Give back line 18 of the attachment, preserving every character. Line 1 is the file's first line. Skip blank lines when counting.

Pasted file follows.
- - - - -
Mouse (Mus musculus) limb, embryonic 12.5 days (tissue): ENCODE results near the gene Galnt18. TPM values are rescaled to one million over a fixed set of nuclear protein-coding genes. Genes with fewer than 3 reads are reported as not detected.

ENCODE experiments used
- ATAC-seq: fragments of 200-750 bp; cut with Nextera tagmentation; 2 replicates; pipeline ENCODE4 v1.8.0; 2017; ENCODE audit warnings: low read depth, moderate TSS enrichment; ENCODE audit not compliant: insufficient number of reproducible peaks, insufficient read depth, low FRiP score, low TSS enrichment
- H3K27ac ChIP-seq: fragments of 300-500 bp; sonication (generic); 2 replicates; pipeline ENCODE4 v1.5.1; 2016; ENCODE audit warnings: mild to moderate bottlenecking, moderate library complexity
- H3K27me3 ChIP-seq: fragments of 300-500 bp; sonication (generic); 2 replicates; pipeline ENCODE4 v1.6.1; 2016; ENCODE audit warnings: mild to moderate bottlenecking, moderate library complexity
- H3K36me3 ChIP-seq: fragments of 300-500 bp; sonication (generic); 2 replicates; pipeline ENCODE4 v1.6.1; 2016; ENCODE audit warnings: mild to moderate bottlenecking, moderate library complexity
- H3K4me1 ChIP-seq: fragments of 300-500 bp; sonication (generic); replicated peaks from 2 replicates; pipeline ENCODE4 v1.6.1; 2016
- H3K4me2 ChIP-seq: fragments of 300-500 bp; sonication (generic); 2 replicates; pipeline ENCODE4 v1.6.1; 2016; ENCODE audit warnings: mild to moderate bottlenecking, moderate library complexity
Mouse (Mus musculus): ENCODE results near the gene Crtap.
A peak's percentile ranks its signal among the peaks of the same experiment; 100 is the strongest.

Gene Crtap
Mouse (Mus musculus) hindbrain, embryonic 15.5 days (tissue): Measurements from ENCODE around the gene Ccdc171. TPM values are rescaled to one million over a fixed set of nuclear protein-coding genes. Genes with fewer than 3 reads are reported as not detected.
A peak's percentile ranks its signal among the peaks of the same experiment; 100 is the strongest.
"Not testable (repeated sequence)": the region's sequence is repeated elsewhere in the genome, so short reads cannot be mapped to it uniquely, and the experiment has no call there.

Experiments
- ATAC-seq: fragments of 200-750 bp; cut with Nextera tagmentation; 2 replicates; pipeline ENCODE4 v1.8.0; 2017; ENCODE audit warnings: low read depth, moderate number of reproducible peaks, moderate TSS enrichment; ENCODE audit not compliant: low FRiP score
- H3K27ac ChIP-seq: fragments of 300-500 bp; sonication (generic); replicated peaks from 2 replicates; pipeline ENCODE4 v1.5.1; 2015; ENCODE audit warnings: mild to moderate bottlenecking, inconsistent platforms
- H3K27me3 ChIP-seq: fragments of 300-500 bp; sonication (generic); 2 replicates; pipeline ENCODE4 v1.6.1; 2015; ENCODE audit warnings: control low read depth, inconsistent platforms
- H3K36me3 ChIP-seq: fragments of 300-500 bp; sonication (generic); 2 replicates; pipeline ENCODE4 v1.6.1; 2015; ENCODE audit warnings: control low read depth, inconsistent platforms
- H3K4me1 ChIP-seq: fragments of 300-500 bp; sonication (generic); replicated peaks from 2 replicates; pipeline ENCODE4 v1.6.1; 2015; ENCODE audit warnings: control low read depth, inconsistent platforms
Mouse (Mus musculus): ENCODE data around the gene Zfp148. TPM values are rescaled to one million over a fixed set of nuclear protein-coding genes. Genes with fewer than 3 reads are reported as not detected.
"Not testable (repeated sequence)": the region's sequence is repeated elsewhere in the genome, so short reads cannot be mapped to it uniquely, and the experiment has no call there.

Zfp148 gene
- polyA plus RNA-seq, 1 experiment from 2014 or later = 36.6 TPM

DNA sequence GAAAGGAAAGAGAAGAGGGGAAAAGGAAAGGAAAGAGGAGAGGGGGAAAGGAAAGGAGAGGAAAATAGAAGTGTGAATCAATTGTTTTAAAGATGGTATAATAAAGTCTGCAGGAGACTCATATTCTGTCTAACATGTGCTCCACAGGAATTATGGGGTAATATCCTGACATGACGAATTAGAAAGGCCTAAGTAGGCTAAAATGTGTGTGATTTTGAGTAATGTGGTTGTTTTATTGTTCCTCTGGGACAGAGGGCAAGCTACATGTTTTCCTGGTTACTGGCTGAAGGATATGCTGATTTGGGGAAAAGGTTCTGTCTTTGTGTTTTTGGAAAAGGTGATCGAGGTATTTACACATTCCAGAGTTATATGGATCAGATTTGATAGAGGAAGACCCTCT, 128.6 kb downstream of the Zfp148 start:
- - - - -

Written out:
- H3K27me3 ChIP-seq: fragments of 300-500 bp; sonication (generic); 2 replicates; pipeline ENCODE4 v1.6.1; 2015; ENCODE audit warnings: control low read depth, inconsistent platforms